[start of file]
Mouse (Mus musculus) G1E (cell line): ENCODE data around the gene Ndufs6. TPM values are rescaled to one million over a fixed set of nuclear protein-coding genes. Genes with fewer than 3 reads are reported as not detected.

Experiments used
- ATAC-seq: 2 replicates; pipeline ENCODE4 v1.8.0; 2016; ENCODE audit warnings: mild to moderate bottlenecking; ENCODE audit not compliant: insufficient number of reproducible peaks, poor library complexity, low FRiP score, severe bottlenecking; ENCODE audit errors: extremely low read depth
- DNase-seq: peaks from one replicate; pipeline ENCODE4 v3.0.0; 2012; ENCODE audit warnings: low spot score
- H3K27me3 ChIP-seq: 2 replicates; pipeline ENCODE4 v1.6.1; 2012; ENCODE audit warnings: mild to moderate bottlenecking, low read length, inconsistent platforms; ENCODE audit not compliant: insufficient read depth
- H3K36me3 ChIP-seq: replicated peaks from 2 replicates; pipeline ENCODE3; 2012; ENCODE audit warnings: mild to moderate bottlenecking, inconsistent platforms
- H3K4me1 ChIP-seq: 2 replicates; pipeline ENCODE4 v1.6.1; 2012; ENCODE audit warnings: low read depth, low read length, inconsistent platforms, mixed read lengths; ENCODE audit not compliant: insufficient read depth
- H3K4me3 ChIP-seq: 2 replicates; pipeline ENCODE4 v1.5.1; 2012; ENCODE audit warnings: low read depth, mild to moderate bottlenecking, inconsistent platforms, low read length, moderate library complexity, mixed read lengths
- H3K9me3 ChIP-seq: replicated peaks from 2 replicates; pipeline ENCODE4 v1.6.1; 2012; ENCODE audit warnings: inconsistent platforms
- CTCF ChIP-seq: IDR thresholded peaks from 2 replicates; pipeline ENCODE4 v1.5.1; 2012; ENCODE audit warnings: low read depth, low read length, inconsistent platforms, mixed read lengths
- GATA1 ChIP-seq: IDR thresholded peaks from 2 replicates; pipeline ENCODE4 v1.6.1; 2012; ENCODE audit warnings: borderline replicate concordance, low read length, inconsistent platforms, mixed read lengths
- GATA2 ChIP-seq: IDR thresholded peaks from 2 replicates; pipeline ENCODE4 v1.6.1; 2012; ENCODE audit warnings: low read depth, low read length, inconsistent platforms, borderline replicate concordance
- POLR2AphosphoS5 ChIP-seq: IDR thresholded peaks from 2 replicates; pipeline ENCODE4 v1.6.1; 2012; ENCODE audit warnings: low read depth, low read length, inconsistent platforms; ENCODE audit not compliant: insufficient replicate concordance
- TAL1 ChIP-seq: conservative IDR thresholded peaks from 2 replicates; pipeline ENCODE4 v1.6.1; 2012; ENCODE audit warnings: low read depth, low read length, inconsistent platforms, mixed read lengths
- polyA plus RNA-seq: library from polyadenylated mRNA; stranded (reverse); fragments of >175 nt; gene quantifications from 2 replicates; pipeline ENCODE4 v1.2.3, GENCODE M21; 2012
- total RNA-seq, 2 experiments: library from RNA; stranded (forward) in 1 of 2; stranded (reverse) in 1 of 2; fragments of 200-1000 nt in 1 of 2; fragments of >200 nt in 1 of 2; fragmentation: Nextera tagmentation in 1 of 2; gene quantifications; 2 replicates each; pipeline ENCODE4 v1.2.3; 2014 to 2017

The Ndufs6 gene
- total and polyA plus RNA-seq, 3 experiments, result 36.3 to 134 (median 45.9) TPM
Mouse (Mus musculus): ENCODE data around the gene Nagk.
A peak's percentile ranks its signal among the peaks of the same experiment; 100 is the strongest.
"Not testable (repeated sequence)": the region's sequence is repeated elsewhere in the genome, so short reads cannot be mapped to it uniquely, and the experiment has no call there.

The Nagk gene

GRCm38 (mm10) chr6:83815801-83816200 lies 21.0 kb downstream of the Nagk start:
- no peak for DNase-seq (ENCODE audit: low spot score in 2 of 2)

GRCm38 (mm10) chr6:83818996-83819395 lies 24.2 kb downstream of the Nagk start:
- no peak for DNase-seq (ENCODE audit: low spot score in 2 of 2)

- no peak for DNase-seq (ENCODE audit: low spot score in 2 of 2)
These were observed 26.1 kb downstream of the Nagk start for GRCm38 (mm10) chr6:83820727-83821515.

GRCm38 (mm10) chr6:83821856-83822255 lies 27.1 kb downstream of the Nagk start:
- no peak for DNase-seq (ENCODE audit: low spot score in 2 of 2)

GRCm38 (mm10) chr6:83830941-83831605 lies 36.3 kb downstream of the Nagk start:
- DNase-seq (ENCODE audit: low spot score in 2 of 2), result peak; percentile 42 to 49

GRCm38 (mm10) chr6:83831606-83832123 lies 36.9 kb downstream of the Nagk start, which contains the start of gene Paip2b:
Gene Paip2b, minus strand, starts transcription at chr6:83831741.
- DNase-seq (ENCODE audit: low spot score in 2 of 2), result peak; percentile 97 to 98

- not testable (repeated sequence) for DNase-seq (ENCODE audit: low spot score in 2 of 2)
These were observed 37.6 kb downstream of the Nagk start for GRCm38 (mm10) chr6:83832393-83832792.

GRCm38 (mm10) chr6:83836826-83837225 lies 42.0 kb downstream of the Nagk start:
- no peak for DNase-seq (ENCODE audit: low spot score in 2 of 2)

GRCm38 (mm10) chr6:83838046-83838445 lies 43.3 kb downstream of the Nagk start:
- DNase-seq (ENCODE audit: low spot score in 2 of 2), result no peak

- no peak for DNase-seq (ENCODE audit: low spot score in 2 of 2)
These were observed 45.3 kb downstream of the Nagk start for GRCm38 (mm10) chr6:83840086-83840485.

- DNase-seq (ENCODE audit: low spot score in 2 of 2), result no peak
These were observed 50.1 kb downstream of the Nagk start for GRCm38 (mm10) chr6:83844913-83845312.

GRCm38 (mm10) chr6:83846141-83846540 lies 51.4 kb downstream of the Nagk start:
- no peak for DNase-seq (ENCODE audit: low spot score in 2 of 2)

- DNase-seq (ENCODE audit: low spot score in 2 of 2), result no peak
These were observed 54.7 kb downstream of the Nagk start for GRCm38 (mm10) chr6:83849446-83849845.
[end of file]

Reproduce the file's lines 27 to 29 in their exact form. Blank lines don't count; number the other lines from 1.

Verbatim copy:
- no peak for DNase-seq (ENCODE audit: low spot score in 2 of 2)
These were observed 26.1 kb downstream of the Nagk start for GRCm38 (mm10) chr6:83820727-83821515.

GRCm38 (mm10) chr6:83821856-83822255 lies 27.1 kb downstream of the Nagk start: